Schools have historically been seen as Catholicism's last strong foothold in evangelizing to the Japanese. While parishes shrink with the rest of the population and clergy shortages are becoming more and more of a problem, the prestige of the Catholic high school and Catholic university have endured and even strengthened in Japan since as far back as the Meiji Reformation.
Once highly-regarded for their access to Western-style education and foreign-born instructors in a time that the country was just beginning to interact with the outside world, Catholic universities are still greatly respected today.
Sophia University is known as one of the best private universities in the nation, one of a handful of institutions that rival the National Universities, Japan's equivalent to the Ivy League.
However, Archbishop Kikuchi says that this ongoing prestige has come with a hefty cost.
"While the schools should be independent from national politics, unfortunately they are tied up with subsidies from the country, and thus they are gradually losing their uniqueness, with only the name 'Catholic' remaining," he said.
"Many priests, religious and the laity are completely losing their involvement with them."
The Church in Japan has also spent time in recent years engaged in disaster relief projects.
"Immediately after the Great East Japan Earthquake on 11th March 2011, support activities by the Church which continues to date through the eight volunteer centers set up in the affected areas, has been widely accepted, and serve as a witness to the Gospel through works of mercy."
Through these efforts, the archbishop says, "the Church gives priority to witnessing the Gospel in a visible way through these steadfast works of mercy. Certainly, these activities may not lead immediately to the reception of baptism, but there is hope that many people who were touched by the spirit of the Gospel would actually be led to the Church."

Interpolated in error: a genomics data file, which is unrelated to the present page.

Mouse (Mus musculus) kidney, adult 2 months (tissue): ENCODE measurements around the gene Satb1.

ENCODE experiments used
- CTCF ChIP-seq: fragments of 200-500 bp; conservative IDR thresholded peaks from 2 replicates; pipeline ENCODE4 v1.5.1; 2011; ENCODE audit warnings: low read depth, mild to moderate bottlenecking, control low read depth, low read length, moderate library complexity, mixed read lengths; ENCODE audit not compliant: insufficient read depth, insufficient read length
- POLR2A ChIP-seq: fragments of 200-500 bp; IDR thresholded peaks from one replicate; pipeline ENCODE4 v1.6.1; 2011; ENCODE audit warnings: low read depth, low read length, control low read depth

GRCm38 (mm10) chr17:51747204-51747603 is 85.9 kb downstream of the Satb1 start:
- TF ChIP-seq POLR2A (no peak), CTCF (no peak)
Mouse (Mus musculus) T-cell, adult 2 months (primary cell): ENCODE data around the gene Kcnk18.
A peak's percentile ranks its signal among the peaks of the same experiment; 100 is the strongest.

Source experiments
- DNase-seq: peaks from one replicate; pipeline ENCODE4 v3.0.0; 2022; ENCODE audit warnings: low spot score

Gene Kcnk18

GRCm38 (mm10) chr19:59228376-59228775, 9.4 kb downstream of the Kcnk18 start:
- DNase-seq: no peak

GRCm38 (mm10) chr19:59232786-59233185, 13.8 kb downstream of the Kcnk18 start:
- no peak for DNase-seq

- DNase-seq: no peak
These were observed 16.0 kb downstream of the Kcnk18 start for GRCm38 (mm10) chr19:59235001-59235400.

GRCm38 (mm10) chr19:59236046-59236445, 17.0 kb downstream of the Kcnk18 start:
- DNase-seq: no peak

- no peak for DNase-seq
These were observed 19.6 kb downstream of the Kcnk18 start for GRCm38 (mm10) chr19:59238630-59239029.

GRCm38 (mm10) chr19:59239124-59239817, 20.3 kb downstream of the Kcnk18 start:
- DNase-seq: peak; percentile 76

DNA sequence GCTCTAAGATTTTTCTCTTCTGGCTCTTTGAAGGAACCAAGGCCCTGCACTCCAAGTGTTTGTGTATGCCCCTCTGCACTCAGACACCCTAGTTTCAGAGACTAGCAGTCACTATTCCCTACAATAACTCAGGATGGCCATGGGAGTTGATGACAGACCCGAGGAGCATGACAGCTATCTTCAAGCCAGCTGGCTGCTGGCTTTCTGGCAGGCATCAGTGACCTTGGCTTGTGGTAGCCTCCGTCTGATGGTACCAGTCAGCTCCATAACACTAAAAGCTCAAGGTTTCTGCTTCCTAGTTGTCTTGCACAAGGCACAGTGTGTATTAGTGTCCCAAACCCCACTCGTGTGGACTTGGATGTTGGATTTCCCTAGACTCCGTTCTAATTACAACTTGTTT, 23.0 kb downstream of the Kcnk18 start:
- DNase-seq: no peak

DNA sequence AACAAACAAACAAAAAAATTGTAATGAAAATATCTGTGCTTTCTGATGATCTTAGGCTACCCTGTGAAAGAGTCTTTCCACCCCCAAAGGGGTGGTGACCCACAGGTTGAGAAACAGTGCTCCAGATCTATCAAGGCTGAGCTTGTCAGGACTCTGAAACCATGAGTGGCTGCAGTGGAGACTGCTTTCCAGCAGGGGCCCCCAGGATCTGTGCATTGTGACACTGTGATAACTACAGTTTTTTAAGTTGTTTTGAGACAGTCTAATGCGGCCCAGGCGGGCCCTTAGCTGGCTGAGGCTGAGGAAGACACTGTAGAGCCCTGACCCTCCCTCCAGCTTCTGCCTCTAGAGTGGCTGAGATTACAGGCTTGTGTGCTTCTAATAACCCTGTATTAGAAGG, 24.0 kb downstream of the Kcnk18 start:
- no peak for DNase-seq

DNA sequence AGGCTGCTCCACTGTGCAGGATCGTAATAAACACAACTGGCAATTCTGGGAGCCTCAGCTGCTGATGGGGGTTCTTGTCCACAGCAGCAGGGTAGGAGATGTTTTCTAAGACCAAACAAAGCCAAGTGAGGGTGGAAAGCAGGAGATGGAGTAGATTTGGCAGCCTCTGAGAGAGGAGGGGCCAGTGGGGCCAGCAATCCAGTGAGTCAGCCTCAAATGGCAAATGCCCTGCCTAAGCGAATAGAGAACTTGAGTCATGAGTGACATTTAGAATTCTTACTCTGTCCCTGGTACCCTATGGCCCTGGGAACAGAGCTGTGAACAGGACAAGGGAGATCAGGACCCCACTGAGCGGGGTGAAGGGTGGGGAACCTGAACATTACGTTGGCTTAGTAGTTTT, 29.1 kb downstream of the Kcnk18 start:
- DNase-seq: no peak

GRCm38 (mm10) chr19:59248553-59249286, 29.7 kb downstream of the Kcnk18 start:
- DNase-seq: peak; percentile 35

The second most powerful evangelization tool, Kikuchi says, is the Catholics population that have come and made their lives in Japan from abroad.
"Secondly, the Gospel is preached through the presence of Catholics from abroad who have come to Japan. In particular, those who have settled in marriage and built their homes in the rural areas make it possible for the Gospel to be brought in areas where the Church had never had an opportunity to get involved."
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Immigrants from the Philippines make up a large portion of the incoming foreigners in recent years. Filipinos are being tapped for jobs as English educators in eikaiwa, kindergartens, assistant-teaching positions, and more.
They are the fourth largest foreign community in Japan. It is estimated that close to 250,000 Filipinos live and work across Japan.
The Philippines' population is close to 90% Christian – 86% is specifically Catholic.
Filipinos and their families make up large portions of the laity in Japan, attending masses and integrating into religious communities in both rural and urban areas.
"Therefore, an important task that must be given priority is to encourage foreign nationals who have settled in Japan to become aware of their missionary vocation as Catholics."
Kikuchi believes it's up to the clergy to instill in foreigners this sense of missionary spirituality.